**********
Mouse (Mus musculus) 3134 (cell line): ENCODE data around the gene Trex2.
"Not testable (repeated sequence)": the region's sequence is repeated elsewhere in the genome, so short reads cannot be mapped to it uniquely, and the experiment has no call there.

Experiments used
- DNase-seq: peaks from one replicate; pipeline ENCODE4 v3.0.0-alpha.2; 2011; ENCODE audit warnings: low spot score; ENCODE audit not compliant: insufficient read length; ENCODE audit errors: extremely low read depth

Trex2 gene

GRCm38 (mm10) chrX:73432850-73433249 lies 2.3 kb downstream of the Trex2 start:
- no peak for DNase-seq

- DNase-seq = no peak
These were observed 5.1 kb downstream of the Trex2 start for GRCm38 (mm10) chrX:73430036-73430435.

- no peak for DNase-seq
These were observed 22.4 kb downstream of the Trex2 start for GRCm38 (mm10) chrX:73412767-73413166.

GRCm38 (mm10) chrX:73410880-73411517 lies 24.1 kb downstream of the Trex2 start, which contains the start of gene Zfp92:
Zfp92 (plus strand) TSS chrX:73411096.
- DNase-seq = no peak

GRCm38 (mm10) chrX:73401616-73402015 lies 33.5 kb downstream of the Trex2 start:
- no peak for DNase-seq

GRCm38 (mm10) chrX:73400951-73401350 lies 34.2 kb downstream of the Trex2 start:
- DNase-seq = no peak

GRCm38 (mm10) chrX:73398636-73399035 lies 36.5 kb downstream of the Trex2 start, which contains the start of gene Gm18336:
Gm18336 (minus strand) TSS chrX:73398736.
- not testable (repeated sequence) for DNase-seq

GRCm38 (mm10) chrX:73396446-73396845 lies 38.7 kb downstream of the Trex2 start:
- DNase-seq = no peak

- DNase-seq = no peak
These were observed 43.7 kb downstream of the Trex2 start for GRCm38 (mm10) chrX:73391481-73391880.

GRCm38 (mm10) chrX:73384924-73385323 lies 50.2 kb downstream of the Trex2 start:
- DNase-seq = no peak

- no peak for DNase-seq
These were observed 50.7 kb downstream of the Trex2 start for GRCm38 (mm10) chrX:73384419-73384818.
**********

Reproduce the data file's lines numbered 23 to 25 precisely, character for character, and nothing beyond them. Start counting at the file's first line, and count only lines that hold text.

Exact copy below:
- DNase-seq = no peak

- DNase-seq = no peak
These were observed 43.7 kb downstream of the Trex2 start for GRCm38 (mm10) chrX:73391481-73391880.